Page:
Jewish residents in Golders Green are still outraged over the establishment of a mosque and Islamic centre in the heart of the community.
The Board of Deputies hopes to foster ‘good relations’ between the Jewish and Muslim communities of Golders Green when the new Hussainiyat Al-Rasool Al-Adham Mosque and Islamic Centre opens.
Dialogue between the two organisations has taken place and it seems progress has been made.
Vice president Marie van der Zyl Marie has spoken to representatives from the community centre.
“We have raised some of the concerns of local Jewish residents including parking and were pleased to hear about the proactive measures the Centre is suggesting.
“We were heartened to hear about their commitment to opposing antisemitism and extremism. We, in turn, told them that we stand firmly opposed to anti-Muslim hatred from whichever quarter it comes. While there are legitimate concerns around planning that should be addressed, we deplore the uninformed and prejudiced comments about this application including from a small number of members of our own community.
“We would encourage all to foster good relations and to be good neighbours.”
Hussainiyat Al-Rasool Al-Adham public relations manager Ahmad Alkazemi has welcomed news the Board of Deputies has reached out to its community to ascertain attitudes and views.
“We look forward to playing our part in Golders Green’s diverse community and will always act as considerate neighbours and sincere friends towards the Jewish and other residents of this area,” he said.
“With this in mind we would welcome dialogue with local residents about any concerns they have.”
In terms of parking, Mr Alkazemi noted a campaign had begun to encourage community members to use public transport.
Information about bus and tube routes had been circulated whilst incentives would be provided if public transport were utilised in preference to driving.
He added, “We are asking the council to tighten local parking restrictions so street parking is reserved for local residents for longer hours. We are seeking council permission to install bicycle racks as well.”
Mr Alkazemi stated that the centre would not tolerate any form of hate speech on the premises.
“We stand completely opposed to and will firmly address extremism, antisemitism and all forms of hatred, through education and bridge building,” he said.
“We regard Jews and Christians alike as our friends.
“We are grateful to the Board of Deputies and the many others in the Jewish community for their record in combating all forms of racism including antisemitism and anti-Muslim hatred.”
The Centre for Islamic Enlightening purchased the former Golders Green Hippodrome Grade 11-listed building on North End Rpad earlier this year for £5.25 million.
A total of 5,676 people signed an online petition calling on Barnet Council to halt the proposal sale of the former BBC concert venue.
The ePetition noted: ‘We want the relevant authorities at Barnet Council to investigate whether the establishment and operation of this Centre complies with planning regulations. We would like Barnet Council to consider extending parking restrictions in the surrounding residential streets. In the short term, Barnet Council should approach the management of the Centre and oblige them to make the necessary arrangements and changes in order to stop the deleterious impact on the lives of the local residents and their visitors.’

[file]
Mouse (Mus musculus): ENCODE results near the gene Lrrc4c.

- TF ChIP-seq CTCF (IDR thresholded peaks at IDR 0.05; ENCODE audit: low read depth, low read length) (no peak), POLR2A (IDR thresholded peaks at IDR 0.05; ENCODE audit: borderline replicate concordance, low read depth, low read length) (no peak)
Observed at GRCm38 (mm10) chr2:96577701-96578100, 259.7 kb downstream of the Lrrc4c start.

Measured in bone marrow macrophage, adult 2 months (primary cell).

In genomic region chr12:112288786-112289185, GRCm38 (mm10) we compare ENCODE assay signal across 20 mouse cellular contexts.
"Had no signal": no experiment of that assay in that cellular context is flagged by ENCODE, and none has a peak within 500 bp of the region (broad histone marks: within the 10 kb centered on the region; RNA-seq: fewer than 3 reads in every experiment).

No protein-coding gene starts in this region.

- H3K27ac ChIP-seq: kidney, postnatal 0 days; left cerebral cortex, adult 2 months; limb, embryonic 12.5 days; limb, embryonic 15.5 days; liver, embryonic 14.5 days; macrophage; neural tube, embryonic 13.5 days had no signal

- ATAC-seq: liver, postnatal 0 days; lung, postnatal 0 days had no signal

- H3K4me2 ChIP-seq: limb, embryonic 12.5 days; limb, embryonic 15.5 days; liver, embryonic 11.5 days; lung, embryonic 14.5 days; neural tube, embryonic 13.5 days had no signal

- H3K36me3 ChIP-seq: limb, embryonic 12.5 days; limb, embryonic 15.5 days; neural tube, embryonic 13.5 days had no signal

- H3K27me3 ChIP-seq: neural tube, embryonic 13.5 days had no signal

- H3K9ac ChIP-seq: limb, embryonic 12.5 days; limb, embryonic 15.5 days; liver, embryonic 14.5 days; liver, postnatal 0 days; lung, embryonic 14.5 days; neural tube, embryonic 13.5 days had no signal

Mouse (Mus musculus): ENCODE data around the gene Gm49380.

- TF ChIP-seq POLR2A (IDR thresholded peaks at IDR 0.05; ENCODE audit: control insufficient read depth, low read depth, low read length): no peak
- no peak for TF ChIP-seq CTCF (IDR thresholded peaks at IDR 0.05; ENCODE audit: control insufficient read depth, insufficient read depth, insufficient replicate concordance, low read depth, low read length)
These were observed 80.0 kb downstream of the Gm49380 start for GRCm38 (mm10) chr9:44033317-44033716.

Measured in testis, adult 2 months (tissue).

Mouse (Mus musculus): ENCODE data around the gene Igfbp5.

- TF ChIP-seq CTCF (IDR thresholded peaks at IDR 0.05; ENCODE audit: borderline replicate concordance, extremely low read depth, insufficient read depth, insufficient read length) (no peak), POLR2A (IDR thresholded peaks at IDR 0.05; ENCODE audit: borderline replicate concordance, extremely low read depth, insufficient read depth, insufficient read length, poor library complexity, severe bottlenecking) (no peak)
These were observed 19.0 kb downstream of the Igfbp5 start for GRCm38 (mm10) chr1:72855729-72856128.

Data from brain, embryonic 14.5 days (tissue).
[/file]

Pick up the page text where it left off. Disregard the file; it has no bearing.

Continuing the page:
ePetitioners continued, ‘Please help us restore the charm, harmony and safety of our family neighbourhood by signing this petition. The recent establishment of a religious centre at the Hippodrome, North End Road, Golders Green has caused numerous and critical problems and inconvenience for our fellow residents and their visitors.’
Reasons given for the ePetition included:
– an exponential increase in the amount of traffic well beyond the capacity of our street
– a rise in air pollution
– significant levels of increase in noise pollution: shouting, car stereo music, and car horns used by frustrated and angry drivers at all hours of day and night
– major congestion as a result of severe restriction to bilateral movement of vehicles along streets due to maximum number of cars being parked on both sides of roads
– hindrance to the normal function of public transport
– considerably reduced safety, and increased risk to the lives and health of local residents due to the inability of emergency services to reach the homes of residents
– major inconvenience for the elderly and visitors to our homes.
The ePetition concluded, ‘The situation has become utterly unbearable for the residents who can no longer reach or depart their homes and vicinity in a reasonable manner. Please sign the petition asking Barnet Council and all relevant authorities to act on this matter as soon as possible so as to oblige the management of the new religious centre to remedy the situation as soon as possible. The Council should also look into more stringent parking and planning restrictions to prevent any further deterioration of the quality of our lives and our safety.’
This ePetition ran from 04/10/2017 to 15/10/2017 and has now finished.
Theatre architect Bertie Crewe built the 3,000-seat Hippodrome in 1913.
The site was converted into a BBC TV and radio studio and concert hall in 1969.
Top artistes of the day including Danny La Rue and Marlene Dietrich performed live concerts.
The Hippodrome, which was sold to El Shaddai International Christian Centre in 2007, hosted two Monty Python’s Flying Circus episodes of the first series in 1969.